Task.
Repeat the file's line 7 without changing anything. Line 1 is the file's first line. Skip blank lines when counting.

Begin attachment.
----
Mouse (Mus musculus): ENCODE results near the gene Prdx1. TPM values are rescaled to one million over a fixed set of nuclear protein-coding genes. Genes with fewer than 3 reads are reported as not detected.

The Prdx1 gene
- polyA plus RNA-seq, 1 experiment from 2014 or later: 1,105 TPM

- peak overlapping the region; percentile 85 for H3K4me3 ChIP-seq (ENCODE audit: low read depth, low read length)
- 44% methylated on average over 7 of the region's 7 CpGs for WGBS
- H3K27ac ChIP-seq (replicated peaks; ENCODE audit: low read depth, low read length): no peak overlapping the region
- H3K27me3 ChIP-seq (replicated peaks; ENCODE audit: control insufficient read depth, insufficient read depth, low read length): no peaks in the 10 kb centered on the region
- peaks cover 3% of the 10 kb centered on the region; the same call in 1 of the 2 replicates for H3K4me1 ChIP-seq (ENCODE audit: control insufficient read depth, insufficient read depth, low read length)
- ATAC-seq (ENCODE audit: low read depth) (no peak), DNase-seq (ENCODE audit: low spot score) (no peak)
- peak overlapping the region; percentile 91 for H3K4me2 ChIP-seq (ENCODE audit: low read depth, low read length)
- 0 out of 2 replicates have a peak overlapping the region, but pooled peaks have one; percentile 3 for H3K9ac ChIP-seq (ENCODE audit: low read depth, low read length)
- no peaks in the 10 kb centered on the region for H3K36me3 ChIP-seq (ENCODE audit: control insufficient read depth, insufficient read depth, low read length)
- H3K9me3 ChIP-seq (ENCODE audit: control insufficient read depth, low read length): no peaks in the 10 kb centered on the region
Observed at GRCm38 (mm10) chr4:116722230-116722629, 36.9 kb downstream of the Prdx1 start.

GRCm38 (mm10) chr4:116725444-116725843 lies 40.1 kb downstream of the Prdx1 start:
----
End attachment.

- H3K27me3 ChIP-seq (replicated peaks; ENCODE audit: control insufficient read depth, insufficient read depth, low read length): no peaks in the 10 kb centered on the region